Date Published: March 1, 2021
Publisher: Épouvantail Books
From Tropea, Italy to Michigan and Florida, the thieves Molly and April Danser are on the run, trying to escape from an enraged ex-US Marshal. He is hell bent on stopping them once and for all, his twisted black heart fired up for revenge and their total destruction. Will the sisters elude his blood-soaked hunt? They have their smarts and resource but have never faced a pursuit like this.
Can they somehow put an end to his blood lust?
What will they have to do to save themselves from his powerful and deadly claws?
The hunt is on…
About the Author
Greg Jolley earned a Master of Arts in Writing from the University of San Francisco and lives in the very small town of Ormond Beach, Florida. When not writing, he researches historical crime, primarily those of the 1800s. Or goes surfing.
April woke at first light, seeing she had slept on top of the bed instead of climbing in under the blankets. After putting the coffee percolator on the burner, she went and checked the boat’s position at the lower helm. Starting the engines, she steered southeast in the northward Gulf Stream and watched the blue swells until the boat was pretty much in the same location as the day before.
“At least eat,” she instructed herself, it being twenty-four hours or more since her last meal. Opening a can of stew, she ate it cold with a spoon while sipping coffee. Looking at the closed laptop at her elbow, she hesitated to reach for it.
“Only one way to deal with fear.” She opened the lid and started the computer.
Her fingers unsteady above the keys, the vision from the previous day’s nightmare came fully into view. The big dark doorway at Klave’s. Her imagination ran with and gave her the rolling door crashing down and up fast like steel teeth chomping, chewing.
“Back off.” Her shoulders shuddered, and she barked at the vignette.
Opening a secure internet browser, she launched the messaging application.
After addressing an email to Allison, she froze for a minute, her fingertips quivering. The three hardest words she ever typed displayed.
April: Did she die?
Hitting send, she stared at those three words, waiting for the reply that she couldn’t will Allison to answer.
Sometime later, she opened a browser alongside the messaging application where her question to Allison still floated without an answer. The local television stations had previously recorded ‘on scene’ footage ripe with frightful images of Klave’s with the breathless voices of newscasters. There were no details of any worth.
Opening the online Daytona Beach News-Journal, the story was in the banner.
Three Killed in a Possible Attempted Robbery
April read that David Klave was declared dead on the scene. She learned that Molly’s pal, Dennis, was also murdered, evidence suggesting that he was trying to cover and protect another victim. No other names were offered, pending notification of next to kin. One man had been shot twice and was expected to survive. He was being attended to in the ICU at Memorial Medical Hospital. There was nothing about the third victim. No mention of Molly or her status.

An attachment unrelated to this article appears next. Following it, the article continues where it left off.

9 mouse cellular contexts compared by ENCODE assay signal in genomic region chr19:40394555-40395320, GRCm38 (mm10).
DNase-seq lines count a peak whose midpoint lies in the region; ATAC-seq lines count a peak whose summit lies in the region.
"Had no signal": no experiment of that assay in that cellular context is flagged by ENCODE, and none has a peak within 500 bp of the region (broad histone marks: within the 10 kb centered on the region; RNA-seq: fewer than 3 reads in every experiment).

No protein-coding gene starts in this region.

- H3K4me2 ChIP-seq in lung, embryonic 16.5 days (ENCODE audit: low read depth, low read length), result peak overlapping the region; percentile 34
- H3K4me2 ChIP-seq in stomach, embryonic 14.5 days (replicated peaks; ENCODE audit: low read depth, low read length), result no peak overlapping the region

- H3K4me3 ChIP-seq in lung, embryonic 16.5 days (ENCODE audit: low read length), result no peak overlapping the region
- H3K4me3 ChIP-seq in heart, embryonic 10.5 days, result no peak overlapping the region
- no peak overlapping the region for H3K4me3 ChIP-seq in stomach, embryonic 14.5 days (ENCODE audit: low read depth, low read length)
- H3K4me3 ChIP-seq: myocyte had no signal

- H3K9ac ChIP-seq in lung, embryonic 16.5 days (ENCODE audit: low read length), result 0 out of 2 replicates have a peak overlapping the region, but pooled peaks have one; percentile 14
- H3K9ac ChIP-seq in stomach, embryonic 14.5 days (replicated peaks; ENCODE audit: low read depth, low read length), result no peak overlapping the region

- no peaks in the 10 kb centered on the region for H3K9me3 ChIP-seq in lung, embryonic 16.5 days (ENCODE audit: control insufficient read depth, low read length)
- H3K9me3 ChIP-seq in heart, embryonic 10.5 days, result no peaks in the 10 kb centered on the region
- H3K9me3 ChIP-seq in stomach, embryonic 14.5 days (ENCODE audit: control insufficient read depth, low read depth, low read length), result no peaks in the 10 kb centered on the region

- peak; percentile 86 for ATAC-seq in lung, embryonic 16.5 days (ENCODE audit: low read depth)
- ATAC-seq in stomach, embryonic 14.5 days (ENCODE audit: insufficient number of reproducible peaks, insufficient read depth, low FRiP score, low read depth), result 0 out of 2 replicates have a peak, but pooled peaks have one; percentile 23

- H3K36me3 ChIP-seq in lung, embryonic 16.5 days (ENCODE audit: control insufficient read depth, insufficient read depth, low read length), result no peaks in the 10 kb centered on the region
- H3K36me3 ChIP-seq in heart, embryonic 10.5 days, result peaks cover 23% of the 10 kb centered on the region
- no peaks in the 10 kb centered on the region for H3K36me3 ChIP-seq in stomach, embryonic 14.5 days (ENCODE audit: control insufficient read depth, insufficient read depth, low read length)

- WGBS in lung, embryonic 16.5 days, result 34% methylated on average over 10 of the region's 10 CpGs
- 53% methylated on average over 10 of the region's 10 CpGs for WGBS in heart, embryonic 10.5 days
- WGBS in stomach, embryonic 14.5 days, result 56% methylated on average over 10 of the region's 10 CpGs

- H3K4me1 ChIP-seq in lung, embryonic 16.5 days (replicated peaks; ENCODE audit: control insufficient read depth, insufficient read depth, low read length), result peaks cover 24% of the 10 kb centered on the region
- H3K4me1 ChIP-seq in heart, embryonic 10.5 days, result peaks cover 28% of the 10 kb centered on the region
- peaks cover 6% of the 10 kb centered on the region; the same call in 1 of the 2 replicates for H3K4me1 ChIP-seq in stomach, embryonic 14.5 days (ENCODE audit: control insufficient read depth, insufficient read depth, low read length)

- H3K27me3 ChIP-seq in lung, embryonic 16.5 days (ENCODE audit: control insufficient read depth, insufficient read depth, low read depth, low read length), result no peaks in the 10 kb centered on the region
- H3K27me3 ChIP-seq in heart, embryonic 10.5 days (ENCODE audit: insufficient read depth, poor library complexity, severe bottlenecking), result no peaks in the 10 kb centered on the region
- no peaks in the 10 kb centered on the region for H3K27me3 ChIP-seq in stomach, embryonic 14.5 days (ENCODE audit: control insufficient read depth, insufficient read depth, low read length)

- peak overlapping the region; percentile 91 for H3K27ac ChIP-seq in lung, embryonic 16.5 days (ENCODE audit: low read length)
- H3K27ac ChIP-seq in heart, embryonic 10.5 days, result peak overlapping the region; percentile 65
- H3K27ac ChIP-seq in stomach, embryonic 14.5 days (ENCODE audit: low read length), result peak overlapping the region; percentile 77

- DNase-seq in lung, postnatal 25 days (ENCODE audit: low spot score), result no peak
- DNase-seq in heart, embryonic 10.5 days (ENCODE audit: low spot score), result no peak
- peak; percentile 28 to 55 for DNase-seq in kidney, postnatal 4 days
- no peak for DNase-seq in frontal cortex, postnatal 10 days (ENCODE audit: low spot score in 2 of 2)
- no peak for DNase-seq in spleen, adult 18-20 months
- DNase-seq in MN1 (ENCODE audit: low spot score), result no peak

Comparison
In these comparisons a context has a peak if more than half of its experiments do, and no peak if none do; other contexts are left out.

She saw her own name given as one of the ‘persons of interest.’
Klave’s employees were quoted as saying that the suspect had a long face that was injured. He had driven off in a late model red Corvette, heading north.
She read three more news reports in the Ormond Beach, Orlando, and St. Augustine newspapers, the body count making the story a headliner. There was no additional information, only a recap and worthless commentary.
She closed the browser and looked to the messaging application.
No reply from Allison.
She sent the text again and waited ten long and painful minutes.
Leaving the table for the flying bridge, she grabbed a bottle of water and a package of the saltines she had seen her sister snacking on. The light went out over the middle of the galley as she left, and she made a mental note to put in a fresh bulb.
Up top, the breeze was sweeping away the heat of the day. She checked her location, fired the engines, and spent the next hour staring at the ocean until she had the boat back in place.
Climbing down the ladder, she went inside and saw that Allison had not replied.
“My beautiful Molly…” she held her eyes closed, “… I’m still hoping.”
She spent the rest of that day at the lower helm, getting up every half hour to look for a message from Allison.
As the sun set at her back, she went inside to look again. The darkening galley reminded her to find a package of light bulbs and a step-ladder. She found both in the click-lock supply closet and had the dead bulb out and was poised to twist in the new one when it slipped from her fingers. It shattered, and she got a new one from the closet, along with the dustpan and broom. The second bulb went in easily, and she climbed down to sweep up the aluminum cone and shards.
The messaging application pinged.
Instead of hurrying to it, she stalled, fearful of the news. She finished up the sweeping and stepped to the table, the ball of her right foot landing on a stabbing missed piece of glass.
“Brilliant.” She felt the deep cut as she swung around on the bench and looked to the message screen.
April: Did she die?
Ali: Don’t know.
April: Find out.
Ali: I’m on it. It is a fuck storm here. Wasn’t here when it happened. Parts store.
April: You learn anything?
Ali: Yes, of course.
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